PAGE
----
which are often available more or less immediately with the right stimulus. You can indeed
have a peak experience of being one with nature while you are watching a sunset or making
love; you cannot have a peak experience of being a concert pianist without years of practice.
As psychologists say, states are free, stages are earned.

Important stages of consciousness include cognitive development, affective development, ego
development, and moral development. Cross-cultural research shows that moral development,
for example, proceeds from preconventional (or egocentric) stages, to conventional (or
conformist) stages, to postconventional (or worldcentric) stages, to integrative (or inclusive)
stages. Carol Gilligan, for example, calls these stages as they appear in female moral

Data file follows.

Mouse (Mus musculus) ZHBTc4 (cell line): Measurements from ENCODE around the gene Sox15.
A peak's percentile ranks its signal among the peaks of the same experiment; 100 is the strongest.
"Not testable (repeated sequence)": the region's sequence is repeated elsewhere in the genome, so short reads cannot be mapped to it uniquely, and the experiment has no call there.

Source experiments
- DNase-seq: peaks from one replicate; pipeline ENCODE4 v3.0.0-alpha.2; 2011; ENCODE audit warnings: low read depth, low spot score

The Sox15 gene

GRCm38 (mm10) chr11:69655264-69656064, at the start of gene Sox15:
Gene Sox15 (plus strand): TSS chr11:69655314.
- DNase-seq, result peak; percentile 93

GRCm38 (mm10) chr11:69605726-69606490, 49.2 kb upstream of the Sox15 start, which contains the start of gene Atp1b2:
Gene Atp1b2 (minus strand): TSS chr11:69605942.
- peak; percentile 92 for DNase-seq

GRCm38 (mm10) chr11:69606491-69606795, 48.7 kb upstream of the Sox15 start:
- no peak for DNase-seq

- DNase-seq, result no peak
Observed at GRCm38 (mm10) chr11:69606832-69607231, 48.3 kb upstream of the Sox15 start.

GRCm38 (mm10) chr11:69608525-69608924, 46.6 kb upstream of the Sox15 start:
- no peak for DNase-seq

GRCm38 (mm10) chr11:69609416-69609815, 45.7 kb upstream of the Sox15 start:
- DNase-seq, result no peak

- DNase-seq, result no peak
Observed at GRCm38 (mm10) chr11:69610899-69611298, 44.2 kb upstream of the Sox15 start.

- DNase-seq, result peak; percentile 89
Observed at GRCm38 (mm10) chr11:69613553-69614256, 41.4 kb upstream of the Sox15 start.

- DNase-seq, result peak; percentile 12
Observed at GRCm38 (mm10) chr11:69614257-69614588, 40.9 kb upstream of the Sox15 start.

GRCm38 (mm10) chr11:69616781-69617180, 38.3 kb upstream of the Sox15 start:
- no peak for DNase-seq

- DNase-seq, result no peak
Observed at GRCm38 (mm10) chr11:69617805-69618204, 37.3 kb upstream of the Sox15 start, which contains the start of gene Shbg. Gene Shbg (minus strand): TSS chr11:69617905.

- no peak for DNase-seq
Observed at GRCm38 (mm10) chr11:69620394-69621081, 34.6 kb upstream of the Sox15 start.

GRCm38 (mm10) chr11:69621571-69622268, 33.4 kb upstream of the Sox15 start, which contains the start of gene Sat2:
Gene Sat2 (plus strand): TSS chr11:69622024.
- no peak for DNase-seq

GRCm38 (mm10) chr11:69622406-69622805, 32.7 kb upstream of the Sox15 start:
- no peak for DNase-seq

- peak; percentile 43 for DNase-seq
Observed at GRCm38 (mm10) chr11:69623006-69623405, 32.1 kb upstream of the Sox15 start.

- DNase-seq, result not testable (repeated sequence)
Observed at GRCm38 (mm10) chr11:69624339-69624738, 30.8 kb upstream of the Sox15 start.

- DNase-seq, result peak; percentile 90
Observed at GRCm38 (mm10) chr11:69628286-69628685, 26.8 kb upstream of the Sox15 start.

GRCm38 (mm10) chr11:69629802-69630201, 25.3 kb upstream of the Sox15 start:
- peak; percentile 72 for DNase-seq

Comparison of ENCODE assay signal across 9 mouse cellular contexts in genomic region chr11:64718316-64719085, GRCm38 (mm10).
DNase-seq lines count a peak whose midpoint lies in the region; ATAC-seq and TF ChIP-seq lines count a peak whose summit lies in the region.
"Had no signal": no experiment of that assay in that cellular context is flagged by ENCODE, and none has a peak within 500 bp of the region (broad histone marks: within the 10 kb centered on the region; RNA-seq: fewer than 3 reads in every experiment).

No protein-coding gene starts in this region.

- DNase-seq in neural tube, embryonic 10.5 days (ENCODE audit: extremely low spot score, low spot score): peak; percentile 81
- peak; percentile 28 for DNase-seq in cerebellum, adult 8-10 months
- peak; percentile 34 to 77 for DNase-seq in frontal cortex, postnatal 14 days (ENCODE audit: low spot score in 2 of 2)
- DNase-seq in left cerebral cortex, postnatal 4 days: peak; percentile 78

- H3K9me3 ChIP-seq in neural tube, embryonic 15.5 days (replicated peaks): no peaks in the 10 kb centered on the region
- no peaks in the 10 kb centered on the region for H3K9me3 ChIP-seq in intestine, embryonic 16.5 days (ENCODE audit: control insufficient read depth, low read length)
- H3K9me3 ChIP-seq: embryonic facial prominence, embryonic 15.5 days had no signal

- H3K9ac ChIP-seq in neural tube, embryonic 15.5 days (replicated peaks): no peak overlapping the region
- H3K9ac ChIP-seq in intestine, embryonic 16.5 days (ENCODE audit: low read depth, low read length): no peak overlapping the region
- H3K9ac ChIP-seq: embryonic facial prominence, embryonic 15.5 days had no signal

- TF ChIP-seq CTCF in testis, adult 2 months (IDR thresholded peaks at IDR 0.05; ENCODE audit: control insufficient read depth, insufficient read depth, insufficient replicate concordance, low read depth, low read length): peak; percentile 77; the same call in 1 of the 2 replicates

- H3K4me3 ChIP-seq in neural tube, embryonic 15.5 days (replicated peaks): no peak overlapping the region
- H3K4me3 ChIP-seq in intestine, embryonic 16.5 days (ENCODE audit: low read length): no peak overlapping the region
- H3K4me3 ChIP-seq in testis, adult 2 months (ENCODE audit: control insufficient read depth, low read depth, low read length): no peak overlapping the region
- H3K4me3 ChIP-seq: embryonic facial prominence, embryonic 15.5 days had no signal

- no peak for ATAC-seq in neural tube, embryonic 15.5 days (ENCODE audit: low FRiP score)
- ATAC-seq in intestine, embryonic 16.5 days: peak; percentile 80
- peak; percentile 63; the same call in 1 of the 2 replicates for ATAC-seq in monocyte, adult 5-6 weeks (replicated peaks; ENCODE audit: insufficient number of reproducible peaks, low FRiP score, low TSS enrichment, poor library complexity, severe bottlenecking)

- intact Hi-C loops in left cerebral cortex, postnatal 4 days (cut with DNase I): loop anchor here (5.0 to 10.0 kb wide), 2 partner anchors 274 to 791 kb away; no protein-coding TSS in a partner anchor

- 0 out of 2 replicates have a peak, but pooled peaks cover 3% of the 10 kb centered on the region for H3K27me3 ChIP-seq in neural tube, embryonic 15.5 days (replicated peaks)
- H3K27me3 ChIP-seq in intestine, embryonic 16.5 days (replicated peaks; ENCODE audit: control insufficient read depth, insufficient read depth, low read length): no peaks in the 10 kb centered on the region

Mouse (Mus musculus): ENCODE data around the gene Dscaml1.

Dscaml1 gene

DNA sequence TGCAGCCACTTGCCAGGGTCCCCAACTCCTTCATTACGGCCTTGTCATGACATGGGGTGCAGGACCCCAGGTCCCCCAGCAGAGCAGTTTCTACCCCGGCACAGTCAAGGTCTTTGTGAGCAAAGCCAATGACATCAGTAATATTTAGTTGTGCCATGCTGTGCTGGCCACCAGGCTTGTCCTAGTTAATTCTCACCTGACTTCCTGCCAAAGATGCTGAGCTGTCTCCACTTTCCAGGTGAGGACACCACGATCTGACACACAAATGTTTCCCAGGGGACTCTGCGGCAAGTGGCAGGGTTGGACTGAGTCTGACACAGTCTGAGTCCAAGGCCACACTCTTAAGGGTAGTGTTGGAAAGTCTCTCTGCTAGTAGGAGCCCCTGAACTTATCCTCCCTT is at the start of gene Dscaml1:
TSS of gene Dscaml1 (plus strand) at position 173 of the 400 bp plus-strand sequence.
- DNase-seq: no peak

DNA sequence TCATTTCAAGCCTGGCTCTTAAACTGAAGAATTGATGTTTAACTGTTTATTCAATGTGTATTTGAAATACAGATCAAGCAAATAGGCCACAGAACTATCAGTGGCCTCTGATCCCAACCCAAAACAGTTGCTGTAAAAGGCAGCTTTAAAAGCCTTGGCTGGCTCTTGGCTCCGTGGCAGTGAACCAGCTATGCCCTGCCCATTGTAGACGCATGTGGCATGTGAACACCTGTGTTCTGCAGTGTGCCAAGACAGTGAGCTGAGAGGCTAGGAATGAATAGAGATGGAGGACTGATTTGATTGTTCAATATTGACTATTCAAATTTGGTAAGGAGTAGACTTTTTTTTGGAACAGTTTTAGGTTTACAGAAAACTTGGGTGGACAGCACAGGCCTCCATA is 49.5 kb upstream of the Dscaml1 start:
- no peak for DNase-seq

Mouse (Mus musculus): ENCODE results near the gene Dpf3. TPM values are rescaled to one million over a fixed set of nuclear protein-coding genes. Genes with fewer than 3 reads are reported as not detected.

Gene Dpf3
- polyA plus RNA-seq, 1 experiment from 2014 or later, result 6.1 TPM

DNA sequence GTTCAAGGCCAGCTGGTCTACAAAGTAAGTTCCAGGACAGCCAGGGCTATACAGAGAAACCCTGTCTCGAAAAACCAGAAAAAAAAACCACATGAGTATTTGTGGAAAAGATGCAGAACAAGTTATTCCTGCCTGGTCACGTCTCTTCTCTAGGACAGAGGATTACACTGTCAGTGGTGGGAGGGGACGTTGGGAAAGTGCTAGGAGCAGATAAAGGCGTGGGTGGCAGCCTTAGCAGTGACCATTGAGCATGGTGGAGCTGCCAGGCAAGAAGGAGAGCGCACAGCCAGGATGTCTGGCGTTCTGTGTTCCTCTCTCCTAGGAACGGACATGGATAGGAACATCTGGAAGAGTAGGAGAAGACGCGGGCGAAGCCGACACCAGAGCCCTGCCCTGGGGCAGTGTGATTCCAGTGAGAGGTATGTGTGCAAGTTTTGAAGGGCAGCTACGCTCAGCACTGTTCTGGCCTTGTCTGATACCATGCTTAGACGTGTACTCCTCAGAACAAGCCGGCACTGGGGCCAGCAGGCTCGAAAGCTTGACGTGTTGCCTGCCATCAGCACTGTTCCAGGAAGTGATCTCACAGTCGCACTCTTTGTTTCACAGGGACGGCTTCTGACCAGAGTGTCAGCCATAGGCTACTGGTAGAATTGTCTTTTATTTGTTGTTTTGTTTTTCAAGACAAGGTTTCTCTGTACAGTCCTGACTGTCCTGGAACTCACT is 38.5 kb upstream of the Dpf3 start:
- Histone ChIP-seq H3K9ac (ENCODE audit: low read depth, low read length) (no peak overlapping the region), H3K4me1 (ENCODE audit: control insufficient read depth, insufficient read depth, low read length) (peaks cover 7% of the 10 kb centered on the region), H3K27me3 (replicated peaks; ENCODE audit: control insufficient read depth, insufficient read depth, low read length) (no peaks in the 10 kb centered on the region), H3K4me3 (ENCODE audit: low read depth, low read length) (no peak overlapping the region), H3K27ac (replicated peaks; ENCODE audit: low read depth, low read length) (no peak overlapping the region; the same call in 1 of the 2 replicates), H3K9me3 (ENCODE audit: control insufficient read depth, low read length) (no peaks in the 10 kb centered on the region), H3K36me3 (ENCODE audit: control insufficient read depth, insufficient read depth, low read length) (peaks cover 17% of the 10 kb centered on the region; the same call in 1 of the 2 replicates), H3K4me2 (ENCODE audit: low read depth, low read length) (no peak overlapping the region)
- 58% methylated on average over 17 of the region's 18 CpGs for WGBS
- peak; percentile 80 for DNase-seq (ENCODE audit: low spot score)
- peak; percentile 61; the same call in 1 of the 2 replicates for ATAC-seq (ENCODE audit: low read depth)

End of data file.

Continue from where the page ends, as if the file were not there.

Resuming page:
development: selfish, care, universal care, and integrated. (There might be higher stages, but,
as is often the case with higher anything, there are fewer examples of them and so relevant
research is harder to come by, and is complicated by the fact that researchers themselves have
to be at higher stages in order to see and acknowledge adequate data.)

Notice that you can be at any stage of development and still have an almost unlimited access
to a variety of altered states. You can be at Carol Gilligan’s selfish stage, for example, and
still get drunk, or have a shamanic experience, take psychedelics, or get into a flow state. In
other words, states of consciousness are available at virtually every stage of consciousness.
You can have very high state experiences at even the lowest of stages….

Here is the point. There are higher stages of consciousness, and there are higher states of
consciousness—and integral consciousness has access to both. That’s the very definition of
integral or inclusive.

Integral development—and integral consciousness—means that I have developed to my own
highest potentials in terms of stages of development, and that I also have access to a wide